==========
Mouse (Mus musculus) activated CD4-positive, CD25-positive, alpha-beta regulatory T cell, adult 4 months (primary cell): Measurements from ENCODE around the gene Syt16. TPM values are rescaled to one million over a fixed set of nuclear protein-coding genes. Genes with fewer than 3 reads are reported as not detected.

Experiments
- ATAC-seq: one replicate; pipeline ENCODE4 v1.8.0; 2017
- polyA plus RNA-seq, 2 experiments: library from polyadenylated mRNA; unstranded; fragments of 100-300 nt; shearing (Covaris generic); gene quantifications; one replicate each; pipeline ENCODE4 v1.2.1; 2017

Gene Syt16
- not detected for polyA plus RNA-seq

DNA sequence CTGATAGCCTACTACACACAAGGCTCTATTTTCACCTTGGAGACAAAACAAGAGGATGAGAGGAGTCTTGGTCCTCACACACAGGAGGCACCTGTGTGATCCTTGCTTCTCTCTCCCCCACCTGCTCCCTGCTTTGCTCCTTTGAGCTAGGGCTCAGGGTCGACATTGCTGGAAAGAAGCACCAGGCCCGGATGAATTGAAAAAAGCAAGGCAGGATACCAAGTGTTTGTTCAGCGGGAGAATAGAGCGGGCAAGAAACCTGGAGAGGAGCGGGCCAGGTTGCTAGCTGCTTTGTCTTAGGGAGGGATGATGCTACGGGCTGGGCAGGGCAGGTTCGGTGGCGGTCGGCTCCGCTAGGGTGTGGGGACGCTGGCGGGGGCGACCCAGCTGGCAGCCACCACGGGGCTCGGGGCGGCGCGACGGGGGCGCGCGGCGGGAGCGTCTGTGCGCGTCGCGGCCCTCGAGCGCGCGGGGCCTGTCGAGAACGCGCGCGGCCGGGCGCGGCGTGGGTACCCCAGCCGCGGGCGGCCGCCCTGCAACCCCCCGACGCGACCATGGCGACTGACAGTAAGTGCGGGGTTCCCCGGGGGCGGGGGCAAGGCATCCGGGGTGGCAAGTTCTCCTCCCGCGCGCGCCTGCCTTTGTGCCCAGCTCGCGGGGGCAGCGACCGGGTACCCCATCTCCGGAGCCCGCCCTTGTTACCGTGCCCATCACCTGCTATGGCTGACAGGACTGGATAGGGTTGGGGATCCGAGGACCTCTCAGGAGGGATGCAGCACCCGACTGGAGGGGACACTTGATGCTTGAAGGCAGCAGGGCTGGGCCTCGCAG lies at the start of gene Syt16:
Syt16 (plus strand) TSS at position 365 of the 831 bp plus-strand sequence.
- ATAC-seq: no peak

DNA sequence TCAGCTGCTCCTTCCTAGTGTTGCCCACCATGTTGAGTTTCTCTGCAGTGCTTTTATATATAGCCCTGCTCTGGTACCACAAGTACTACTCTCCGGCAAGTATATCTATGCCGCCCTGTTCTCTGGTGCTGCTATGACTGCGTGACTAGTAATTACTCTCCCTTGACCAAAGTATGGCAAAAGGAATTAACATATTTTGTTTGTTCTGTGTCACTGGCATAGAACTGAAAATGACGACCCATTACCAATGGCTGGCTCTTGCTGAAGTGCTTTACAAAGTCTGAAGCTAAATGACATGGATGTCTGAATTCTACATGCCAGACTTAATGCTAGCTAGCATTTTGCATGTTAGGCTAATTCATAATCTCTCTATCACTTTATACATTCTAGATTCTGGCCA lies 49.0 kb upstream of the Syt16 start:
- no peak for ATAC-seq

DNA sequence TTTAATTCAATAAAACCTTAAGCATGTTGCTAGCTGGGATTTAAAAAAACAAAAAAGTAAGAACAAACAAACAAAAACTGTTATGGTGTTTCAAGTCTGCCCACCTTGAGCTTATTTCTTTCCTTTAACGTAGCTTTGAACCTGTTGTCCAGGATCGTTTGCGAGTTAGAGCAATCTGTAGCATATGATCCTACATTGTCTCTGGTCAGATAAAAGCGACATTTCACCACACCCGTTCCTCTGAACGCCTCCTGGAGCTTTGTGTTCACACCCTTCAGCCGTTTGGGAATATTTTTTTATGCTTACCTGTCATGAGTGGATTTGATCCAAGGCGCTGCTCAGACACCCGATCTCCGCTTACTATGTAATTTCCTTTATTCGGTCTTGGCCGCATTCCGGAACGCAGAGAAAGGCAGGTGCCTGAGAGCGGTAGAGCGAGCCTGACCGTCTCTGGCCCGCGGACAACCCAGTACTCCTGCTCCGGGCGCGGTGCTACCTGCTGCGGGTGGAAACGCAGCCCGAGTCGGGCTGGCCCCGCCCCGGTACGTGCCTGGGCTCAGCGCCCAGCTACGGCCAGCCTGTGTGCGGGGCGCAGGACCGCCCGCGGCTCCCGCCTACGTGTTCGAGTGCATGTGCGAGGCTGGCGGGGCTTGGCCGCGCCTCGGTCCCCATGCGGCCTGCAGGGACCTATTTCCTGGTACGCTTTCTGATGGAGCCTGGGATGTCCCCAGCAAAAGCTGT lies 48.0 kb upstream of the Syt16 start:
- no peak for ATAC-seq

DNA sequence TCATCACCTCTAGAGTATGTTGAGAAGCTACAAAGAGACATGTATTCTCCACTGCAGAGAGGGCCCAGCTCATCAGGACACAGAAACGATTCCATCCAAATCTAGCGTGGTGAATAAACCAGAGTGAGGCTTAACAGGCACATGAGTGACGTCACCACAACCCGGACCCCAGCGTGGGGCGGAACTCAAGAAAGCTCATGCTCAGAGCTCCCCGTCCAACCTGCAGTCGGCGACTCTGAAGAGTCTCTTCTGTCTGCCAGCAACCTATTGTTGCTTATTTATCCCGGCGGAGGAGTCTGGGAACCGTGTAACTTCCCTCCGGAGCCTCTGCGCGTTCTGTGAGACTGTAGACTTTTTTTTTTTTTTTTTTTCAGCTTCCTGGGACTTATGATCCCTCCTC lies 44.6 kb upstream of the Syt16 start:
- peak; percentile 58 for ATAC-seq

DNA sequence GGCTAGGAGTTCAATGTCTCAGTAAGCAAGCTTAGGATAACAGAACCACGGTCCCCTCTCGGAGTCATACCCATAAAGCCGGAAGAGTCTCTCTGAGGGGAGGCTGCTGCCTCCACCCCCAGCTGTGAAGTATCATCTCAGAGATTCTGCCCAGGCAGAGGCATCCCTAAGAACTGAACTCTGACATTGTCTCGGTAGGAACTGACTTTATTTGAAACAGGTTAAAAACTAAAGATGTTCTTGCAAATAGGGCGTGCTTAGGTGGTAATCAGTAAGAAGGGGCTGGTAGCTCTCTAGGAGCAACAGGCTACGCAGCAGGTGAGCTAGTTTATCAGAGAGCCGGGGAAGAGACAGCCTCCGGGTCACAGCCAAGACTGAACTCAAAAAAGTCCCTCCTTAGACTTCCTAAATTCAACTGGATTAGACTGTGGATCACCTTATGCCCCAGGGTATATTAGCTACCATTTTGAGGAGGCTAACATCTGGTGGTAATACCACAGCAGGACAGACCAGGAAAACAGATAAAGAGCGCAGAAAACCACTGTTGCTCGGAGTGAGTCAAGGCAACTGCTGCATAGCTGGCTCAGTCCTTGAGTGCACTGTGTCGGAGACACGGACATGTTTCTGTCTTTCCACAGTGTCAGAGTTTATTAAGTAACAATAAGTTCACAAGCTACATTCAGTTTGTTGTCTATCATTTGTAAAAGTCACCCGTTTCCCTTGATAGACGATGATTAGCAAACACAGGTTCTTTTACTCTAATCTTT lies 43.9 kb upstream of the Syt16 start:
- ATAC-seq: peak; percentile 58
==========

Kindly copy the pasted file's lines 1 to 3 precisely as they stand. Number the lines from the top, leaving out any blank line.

Mouse (Mus musculus) activated CD4-positive, CD25-positive, alpha-beta regulatory T cell, adult 4 months (primary cell): Measurements from ENCODE around the gene Syt16. TPM values are rescaled to one million over a fixed set of nuclear protein-coding genes. Genes with fewer than 3 reads are reported as not detected.

Experiments
- ATAC-seq: one replicate; pipeline ENCODE4 v1.8.0; 2017